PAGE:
• The Heron Portico, which is managed by Indian hospitality group Sarovar Hotels & Resorts, says the acquisition of rival Zehneria Hotel in Nairobi’s Westlands in a Kshs 1 billion buyout to expand its market share in conference tourism and hospitality industry in Kenya. The Heron Portico financed 80% of the purchase price using debt while the rest is self-financed.
  • Minor Hotel Group of Thailand, and Elewana Afrika, are acquiring 6 camps spread across national parks in Meru, Samburu and Narok counties. Stefano and Liz Cheli (Cheli and Peacock Group), the founders of the camps, will continue to run the resorts and focus on business development.
  • Kenya’s Competition Authority approved the acquisition by Fortune Hotels of Paradise Safari Park and 85% of Paradise Investments and Development Kenya held by Paradise Company.
  • TPSEA (Serena) acquires 25.1% of TPS (D) that was set up to run the Movenpick Hotel in Dar, now known as the Dar es Salaam Serena Hotel in Tanzania.


  • Frontier Services Group (FSG), a Nairobi-based logistics firm, has completed its purchase of Cheetah Logistics SARL – Congolese transport company as part of central and western Africa expansion plan. Kenya’s competition authority also approved the acquisition of Phoenix Aviation by Frontier Services Group as well as the acquisition of 55% of Tradewinds Aviation Services by NAS Africa Aviation.
  • UK logistics and engineering firm Atlas Development says it is in advanced stages of discussions with potential takeover targets in Kenya, Tanzania and Ethiopia.
  • Part of Best Wing Cargo operations at JKIA have been transferred to Suppercare Freight Services.
  • Part of  Fastlane Freight Forwarders operations at JKIA have been transferred to Airwagon Cargo Movers.


  • Norfund to acquire a stake in Globeleq Africa from Actis for $225M and partner with CDC to pursue power generation opportunities.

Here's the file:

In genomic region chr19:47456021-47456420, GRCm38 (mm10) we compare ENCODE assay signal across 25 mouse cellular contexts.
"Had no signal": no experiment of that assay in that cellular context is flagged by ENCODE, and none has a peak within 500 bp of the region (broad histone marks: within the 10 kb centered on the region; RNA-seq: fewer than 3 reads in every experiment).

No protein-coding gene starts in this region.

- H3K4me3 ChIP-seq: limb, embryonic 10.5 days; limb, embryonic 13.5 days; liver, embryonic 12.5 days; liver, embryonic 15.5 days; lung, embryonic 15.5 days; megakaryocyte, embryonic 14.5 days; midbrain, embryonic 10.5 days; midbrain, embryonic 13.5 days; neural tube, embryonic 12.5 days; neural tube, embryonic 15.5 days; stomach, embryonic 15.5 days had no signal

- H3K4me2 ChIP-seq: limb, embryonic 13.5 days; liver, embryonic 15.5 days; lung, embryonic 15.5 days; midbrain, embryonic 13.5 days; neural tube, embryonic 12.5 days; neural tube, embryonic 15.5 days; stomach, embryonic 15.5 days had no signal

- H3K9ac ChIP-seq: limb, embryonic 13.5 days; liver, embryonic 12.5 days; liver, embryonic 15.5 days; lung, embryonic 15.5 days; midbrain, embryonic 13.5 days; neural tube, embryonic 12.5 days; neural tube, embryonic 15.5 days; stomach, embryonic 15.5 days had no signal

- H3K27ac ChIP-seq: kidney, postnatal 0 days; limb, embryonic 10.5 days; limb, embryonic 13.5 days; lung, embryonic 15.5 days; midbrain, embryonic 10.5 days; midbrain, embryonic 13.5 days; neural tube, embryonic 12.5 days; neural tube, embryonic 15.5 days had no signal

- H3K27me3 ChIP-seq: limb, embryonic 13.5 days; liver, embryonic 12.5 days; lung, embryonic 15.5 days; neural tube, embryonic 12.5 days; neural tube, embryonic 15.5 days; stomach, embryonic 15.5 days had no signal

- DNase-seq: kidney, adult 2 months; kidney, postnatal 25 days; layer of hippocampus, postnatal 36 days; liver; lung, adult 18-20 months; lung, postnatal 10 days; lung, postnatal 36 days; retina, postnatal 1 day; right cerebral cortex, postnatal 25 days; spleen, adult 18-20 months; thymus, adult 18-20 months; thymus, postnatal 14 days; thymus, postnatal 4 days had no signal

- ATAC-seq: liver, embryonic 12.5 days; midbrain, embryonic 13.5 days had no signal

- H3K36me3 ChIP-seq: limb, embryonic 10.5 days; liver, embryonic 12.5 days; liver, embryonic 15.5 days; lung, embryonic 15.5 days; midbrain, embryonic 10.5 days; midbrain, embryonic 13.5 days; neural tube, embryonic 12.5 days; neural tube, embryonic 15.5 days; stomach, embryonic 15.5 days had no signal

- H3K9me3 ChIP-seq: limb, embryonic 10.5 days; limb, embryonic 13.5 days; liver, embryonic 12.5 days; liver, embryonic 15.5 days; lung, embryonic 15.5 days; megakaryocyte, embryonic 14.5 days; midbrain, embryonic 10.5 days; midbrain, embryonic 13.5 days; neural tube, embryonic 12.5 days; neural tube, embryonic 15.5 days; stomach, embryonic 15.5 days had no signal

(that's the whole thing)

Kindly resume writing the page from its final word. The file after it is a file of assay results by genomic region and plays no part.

• UAE’s Gulf Petrochem Group acquires Essar Petroleum East Africa and renames it as Aspam Energy (Kenya) in a deal to enhance the group’s integrated services and products for the downstream supply chain in the oil and gas sector in East Africa.


  • Scangroup dropped a bid to acquire 80% of Experiential Marketing, as approvals were not granted in time. Scangroup shareholders later renamed the company WPP Scangroup signifying that WPP Scangroup and WPP plc. are now fully together, with a shared vision for developing marketing communications across Sub Saharan Africa.
  • Hill+Knowlton Strategies (H+K), and Buchanan, one of the world’s leading financial communications consultancies, joined forces to launch H+K Financial, a specialist financial communications division dedicated to the Middle East and Africa.


  • Millicom is to acquire 85% of Zanzibar’s Zantel for $1 and take over $74 million of its debts. Zantel is the leading Telco in Zanzibar (but just 5% to Tanzania’s total) with $82m in revenue and 1.7m customers.
  • Kenyan innovation, Wezatele, was acquired for $1.7 million by AFB Kenya.
  • Techno Brain acquired the trips™ suite of integrated customs &revenue software from Crown Agents to provide tax and customs solutions that target the broader financial management needs of the government.
  • Akvo Kenya transfers the business of building open source internet and mobile software to support international development partnerships to Akvo Kenya Foundation.


  • A Paris-based PE fund bought 30% of Ramco Plexus, a subsidiary of Ramco Group that has an annual turnover of Kshs 5.5 billion. The Ramco Group was started in 1948 as a hardware store and has grown into a 34-subsidiary strong business, which employs 3,000 people.